Actually running all three of those businesses is very different. There's different -- you need different objectives in a growth business than you do in a cash business and you need different objectives in a revitalized business than you do in those other two. So, I don't think there'll be as much divestiture as there'll be us positioning those businesses to work well. There'll probably be a few small things we take out, but I don't think it'll be material. It's more about mixing them than it is about selling them.

Robert Moskow -- Credit Suisse -- Analyst

Okay. And also, you typically give some guidance for first quarter. I didn't see that here, unless I missed it. Can you give us a sense like just roughly, can we expect some organic growth in first quarter? And it seems like an easy comparison to last year. So how are we comparing out of the gate in the first quarter?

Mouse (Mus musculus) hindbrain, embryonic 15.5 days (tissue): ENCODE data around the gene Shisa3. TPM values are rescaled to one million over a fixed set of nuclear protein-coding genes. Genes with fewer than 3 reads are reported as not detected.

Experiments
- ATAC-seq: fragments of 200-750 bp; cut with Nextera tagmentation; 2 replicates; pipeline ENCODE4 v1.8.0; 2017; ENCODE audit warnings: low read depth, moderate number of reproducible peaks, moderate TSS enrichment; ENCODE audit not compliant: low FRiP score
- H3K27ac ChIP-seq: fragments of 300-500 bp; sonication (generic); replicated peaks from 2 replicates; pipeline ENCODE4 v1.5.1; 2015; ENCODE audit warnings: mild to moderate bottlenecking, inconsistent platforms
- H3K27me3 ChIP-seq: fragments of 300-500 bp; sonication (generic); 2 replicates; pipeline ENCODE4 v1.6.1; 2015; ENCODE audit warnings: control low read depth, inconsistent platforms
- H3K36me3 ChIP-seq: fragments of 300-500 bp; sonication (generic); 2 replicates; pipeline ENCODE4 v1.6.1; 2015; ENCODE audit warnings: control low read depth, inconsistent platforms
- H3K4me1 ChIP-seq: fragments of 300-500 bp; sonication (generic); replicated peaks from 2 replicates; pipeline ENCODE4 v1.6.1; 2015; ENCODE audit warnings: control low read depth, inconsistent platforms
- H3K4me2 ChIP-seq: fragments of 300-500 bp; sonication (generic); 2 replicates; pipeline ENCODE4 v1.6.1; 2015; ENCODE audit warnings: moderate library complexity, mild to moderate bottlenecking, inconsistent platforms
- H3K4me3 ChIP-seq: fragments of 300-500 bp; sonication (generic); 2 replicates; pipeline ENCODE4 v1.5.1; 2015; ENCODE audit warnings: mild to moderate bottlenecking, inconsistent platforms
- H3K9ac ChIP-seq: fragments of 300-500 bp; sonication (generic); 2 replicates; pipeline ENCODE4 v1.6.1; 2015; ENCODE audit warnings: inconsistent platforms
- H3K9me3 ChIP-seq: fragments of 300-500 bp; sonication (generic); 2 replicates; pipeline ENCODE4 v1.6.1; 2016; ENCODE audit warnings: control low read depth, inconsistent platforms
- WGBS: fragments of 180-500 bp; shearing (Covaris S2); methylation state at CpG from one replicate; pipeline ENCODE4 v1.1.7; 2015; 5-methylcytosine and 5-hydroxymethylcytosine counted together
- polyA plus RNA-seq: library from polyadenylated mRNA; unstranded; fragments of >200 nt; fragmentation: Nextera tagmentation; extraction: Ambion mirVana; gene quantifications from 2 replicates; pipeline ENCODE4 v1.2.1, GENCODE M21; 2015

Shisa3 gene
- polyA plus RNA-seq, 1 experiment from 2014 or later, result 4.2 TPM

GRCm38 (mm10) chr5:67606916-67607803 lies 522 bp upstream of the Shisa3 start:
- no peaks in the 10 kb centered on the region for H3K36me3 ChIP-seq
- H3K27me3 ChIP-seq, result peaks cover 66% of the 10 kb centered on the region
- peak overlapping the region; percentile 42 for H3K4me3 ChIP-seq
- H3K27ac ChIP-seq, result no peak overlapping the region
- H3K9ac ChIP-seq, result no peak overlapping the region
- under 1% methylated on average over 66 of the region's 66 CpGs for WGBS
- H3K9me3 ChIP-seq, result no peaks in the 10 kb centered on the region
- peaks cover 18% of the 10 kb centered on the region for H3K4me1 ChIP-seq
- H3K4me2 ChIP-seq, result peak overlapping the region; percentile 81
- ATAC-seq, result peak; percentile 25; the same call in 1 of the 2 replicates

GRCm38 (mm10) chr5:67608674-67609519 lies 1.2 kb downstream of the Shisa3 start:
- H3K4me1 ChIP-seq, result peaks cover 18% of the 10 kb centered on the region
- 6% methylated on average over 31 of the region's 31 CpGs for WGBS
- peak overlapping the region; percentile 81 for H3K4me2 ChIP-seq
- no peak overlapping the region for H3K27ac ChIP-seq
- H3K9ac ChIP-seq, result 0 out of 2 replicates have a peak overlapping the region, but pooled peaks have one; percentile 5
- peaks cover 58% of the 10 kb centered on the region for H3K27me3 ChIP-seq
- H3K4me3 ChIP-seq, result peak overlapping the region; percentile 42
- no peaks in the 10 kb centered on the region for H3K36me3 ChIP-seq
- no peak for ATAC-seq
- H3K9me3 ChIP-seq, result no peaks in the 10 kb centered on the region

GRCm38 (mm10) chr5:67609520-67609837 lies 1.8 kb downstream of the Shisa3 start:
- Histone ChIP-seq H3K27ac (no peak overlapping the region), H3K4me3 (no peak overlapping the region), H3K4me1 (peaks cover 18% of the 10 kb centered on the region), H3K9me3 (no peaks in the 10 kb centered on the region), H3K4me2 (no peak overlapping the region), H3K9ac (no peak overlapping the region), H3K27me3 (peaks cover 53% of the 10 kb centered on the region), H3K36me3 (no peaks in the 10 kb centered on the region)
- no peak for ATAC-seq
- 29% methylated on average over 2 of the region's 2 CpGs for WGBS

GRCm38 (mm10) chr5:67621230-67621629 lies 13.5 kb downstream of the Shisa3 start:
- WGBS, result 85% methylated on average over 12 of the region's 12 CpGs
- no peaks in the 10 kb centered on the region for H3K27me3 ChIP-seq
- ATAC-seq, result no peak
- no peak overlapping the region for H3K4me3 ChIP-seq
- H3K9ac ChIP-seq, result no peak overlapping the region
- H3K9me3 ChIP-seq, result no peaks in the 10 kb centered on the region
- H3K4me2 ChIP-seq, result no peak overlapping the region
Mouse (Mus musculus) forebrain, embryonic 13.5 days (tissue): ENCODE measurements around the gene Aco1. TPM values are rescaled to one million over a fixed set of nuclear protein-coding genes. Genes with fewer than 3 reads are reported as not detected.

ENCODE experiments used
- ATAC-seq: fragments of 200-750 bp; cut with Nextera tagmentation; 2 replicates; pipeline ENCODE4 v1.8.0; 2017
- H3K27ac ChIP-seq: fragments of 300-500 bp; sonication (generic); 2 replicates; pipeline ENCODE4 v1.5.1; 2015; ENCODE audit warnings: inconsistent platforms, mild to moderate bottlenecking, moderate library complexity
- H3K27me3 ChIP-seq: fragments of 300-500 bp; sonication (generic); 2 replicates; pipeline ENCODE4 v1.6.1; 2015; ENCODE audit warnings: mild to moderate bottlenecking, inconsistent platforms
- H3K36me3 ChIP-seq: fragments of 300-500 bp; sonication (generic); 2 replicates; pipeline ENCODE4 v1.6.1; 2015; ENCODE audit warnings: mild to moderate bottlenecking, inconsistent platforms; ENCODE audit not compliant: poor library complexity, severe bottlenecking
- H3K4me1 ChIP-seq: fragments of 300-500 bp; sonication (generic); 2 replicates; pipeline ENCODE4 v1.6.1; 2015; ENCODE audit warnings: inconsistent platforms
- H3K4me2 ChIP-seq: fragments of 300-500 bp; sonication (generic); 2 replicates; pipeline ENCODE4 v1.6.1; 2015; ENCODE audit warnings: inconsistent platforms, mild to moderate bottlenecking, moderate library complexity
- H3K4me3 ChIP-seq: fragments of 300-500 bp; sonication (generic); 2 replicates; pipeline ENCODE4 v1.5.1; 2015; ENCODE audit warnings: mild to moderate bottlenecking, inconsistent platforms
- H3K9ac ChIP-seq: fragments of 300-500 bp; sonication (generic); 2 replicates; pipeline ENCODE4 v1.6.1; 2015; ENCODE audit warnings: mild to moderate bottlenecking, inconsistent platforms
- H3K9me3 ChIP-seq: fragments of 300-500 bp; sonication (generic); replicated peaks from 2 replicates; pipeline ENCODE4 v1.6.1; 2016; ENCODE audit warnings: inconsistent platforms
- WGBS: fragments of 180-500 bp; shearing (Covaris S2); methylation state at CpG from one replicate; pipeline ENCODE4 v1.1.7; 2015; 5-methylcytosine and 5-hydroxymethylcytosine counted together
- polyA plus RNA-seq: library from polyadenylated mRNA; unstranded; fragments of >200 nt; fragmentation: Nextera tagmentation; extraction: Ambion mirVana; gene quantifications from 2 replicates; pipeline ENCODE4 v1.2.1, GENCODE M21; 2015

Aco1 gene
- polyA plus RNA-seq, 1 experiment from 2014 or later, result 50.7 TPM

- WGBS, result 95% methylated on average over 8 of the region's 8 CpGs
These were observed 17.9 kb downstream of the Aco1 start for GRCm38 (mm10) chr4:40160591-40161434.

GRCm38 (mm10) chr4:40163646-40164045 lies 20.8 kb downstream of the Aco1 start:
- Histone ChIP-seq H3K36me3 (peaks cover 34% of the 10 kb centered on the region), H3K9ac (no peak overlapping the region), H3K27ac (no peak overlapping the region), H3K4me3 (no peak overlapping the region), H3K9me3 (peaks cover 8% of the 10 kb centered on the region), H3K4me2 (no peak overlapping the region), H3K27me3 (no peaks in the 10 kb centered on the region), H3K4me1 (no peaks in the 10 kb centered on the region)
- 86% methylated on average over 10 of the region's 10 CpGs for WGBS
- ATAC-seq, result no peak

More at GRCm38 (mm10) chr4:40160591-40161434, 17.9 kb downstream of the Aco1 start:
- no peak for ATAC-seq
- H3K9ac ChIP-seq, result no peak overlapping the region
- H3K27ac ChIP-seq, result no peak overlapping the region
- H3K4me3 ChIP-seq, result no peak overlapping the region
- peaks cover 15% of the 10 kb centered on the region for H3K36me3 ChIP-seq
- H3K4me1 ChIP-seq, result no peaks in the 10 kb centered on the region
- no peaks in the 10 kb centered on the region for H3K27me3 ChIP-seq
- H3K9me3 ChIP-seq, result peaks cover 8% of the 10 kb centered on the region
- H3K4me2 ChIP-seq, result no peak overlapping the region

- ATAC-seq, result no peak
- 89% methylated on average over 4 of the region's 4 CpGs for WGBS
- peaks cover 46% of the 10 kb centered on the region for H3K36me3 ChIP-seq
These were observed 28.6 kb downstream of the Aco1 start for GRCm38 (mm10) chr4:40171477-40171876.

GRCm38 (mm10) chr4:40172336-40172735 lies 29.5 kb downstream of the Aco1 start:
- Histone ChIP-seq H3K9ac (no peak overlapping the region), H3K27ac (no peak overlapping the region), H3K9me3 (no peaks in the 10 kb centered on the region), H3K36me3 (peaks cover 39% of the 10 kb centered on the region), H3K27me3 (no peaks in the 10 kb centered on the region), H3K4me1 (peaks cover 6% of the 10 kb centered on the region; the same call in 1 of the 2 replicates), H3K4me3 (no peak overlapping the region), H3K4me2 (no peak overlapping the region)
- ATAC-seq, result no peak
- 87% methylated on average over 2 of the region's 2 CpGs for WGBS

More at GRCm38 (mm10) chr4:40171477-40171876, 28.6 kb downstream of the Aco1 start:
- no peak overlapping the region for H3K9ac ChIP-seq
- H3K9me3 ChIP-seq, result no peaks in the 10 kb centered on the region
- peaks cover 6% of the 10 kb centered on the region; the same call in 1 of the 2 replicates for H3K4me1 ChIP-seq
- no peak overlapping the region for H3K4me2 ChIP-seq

William J. Kelley -- Executive Vice President and Chief Financial Officer

Hi, Robert. It's Bill. Good morning. The -- How to think about the year, overall, we think that on an EPS basis, it's going to split more at 30-70 in terms of first half-second half. We did not guide the Q1 piece, the -- your point about organic growth in Q1 and those last two weeks in March and those first two weeks in April where we lap the COVID takeout from last year. Those are going to be significant numbers, and we probably won't crawl over that in the quarter. We did guide that over the full year on organic an basis will be up slightly and more when you add the Riviana piece in, but we'll think about this. This year, more than half and that's only because of -- we're very much in this pandemic. And there are still things that were -- that can go up and down for us here. We want to make sure we watch it and call it out as directly as we can.